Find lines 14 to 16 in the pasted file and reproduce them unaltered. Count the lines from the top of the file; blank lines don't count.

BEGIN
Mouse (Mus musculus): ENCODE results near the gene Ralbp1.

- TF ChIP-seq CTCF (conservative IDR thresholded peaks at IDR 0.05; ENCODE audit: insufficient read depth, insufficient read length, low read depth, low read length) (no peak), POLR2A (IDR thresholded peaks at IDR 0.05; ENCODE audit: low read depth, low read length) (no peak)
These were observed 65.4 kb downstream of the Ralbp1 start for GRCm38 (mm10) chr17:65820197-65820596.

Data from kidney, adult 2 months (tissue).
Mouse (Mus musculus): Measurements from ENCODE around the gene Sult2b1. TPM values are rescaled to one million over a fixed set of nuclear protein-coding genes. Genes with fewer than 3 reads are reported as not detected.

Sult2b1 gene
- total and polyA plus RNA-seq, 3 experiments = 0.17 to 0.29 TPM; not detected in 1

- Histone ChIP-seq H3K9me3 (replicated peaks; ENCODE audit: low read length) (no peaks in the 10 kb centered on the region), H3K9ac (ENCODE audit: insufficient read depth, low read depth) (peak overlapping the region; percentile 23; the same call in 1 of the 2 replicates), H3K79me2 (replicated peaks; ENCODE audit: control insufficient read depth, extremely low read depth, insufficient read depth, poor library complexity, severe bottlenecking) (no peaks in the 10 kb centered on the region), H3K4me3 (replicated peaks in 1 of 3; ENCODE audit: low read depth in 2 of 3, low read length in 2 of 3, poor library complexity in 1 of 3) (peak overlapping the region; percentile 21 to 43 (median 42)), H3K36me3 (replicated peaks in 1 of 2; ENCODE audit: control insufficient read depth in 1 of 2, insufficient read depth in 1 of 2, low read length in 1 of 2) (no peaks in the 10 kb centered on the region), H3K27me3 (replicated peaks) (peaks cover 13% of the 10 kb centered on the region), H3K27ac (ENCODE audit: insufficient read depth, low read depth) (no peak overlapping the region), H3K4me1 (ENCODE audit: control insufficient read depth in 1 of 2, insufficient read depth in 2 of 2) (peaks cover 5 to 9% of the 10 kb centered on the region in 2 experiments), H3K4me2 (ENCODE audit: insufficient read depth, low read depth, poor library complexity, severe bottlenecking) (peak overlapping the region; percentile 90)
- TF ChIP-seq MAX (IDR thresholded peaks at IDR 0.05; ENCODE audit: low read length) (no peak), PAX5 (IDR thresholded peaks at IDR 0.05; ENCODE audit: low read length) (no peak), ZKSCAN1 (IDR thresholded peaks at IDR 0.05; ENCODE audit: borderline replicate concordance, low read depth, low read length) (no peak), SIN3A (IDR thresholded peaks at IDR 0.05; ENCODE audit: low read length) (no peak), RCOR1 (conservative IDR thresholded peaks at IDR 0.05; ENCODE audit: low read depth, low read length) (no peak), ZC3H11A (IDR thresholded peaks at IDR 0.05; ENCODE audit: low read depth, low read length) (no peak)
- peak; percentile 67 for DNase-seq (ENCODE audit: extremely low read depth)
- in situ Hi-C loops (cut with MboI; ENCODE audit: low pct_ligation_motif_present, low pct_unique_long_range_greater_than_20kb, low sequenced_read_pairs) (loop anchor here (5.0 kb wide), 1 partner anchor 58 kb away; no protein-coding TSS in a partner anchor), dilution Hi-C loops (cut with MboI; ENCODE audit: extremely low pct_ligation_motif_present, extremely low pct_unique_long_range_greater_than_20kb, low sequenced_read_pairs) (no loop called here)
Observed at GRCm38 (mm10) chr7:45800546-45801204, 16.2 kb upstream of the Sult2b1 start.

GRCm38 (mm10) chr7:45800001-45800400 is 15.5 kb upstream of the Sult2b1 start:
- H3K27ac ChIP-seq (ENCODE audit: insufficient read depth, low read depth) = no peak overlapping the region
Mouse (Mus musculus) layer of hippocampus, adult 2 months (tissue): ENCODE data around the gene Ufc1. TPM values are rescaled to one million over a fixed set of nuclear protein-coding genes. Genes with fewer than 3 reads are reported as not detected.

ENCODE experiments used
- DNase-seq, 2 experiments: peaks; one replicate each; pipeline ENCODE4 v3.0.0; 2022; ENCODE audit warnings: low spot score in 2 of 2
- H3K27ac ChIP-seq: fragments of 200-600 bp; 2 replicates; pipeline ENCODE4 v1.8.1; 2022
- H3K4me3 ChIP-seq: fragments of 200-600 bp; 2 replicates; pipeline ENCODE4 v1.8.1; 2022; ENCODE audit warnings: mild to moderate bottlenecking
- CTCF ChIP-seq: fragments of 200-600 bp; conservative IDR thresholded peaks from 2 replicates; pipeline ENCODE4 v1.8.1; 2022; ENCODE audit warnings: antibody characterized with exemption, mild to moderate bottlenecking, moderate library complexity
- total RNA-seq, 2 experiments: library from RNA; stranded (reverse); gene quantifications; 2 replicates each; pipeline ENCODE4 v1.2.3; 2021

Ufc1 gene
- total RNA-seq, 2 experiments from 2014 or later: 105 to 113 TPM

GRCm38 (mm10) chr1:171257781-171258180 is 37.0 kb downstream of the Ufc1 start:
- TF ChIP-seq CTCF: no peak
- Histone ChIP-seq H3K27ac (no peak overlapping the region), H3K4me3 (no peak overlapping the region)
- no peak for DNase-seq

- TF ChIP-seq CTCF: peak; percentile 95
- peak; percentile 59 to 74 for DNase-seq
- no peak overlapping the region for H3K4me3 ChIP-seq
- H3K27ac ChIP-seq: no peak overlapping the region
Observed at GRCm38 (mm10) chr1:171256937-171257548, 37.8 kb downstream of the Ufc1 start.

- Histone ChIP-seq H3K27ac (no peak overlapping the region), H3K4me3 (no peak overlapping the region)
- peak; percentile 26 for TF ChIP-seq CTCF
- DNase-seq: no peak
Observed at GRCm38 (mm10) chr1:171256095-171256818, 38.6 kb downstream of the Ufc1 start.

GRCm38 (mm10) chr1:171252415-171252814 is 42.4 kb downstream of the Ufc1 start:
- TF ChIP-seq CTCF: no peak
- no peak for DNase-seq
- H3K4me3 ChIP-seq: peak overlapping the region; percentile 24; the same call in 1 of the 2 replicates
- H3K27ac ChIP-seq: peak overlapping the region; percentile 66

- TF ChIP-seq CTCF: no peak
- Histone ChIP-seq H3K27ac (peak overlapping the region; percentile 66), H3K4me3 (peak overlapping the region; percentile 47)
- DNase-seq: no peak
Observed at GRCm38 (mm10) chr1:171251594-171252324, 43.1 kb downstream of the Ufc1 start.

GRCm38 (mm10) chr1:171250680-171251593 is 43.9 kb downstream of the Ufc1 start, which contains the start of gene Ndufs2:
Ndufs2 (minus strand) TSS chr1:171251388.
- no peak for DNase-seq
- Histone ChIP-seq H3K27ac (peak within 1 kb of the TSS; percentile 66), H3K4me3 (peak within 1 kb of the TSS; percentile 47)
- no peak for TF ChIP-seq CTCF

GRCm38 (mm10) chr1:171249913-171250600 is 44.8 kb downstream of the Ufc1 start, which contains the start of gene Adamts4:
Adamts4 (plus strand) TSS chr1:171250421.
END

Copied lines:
- H3K27ac ChIP-seq (ENCODE audit: insufficient read depth, low read depth) = no peak overlapping the region
Mouse (Mus musculus) layer of hippocampus, adult 2 months (tissue): ENCODE data around the gene Ufc1. TPM values are rescaled to one million over a fixed set of nuclear protein-coding genes. Genes with fewer than 3 reads are reported as not detected.

ENCODE experiments used